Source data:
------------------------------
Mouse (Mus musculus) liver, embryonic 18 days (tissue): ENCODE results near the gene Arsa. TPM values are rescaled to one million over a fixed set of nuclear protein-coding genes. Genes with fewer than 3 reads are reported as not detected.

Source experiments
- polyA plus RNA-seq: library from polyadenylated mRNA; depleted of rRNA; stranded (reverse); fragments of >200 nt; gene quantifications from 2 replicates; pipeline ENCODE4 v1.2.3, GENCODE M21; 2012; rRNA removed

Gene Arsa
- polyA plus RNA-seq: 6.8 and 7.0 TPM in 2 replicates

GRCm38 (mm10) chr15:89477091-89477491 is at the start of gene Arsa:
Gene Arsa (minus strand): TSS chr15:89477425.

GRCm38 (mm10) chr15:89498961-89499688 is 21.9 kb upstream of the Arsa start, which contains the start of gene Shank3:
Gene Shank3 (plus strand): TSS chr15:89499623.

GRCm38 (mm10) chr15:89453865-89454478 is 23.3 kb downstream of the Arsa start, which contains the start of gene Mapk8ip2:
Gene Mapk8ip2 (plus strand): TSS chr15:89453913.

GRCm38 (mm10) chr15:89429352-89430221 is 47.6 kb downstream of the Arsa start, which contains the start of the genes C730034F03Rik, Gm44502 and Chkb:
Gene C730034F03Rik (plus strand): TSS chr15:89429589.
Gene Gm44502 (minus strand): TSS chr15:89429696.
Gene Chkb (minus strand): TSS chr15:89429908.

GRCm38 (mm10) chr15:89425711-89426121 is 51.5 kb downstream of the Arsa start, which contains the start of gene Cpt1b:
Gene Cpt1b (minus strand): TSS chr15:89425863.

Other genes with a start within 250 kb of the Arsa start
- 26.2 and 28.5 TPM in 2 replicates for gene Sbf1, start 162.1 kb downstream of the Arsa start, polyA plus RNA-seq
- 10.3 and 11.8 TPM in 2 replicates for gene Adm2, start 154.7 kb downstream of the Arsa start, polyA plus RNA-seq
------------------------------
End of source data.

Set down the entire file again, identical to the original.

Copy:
Mouse (Mus musculus) liver, embryonic 18 days (tissue): ENCODE results near the gene Arsa. TPM values are rescaled to one million over a fixed set of nuclear protein-coding genes. Genes with fewer than 3 reads are reported as not detected.

Source experiments
- polyA plus RNA-seq: library from polyadenylated mRNA; depleted of rRNA; stranded (reverse); fragments of >200 nt; gene quantifications from 2 replicates; pipeline ENCODE4 v1.2.3, GENCODE M21; 2012; rRNA removed

Gene Arsa
- polyA plus RNA-seq: 6.8 and 7.0 TPM in 2 replicates

GRCm38 (mm10) chr15:89477091-89477491 is at the start of gene Arsa:
Gene Arsa (minus strand): TSS chr15:89477425.

GRCm38 (mm10) chr15:89498961-89499688 is 21.9 kb upstream of the Arsa start, which contains the start of gene Shank3:
Gene Shank3 (plus strand): TSS chr15:89499623.

GRCm38 (mm10) chr15:89453865-89454478 is 23.3 kb downstream of the Arsa start, which contains the start of gene Mapk8ip2:
Gene Mapk8ip2 (plus strand): TSS chr15:89453913.

GRCm38 (mm10) chr15:89429352-89430221 is 47.6 kb downstream of the Arsa start, which contains the start of the genes C730034F03Rik, Gm44502 and Chkb:
Gene C730034F03Rik (plus strand): TSS chr15:89429589.
Gene Gm44502 (minus strand): TSS chr15:89429696.
Gene Chkb (minus strand): TSS chr15:89429908.

GRCm38 (mm10) chr15:89425711-89426121 is 51.5 kb downstream of the Arsa start, which contains the start of gene Cpt1b:
Gene Cpt1b (minus strand): TSS chr15:89425863.

Other genes with a start within 250 kb of the Arsa start
- 26.2 and 28.5 TPM in 2 replicates for gene Sbf1, start 162.1 kb downstream of the Arsa start, polyA plus RNA-seq
- 10.3 and 11.8 TPM in 2 replicates for gene Adm2, start 154.7 kb downstream of the Arsa start, polyA plus RNA-seq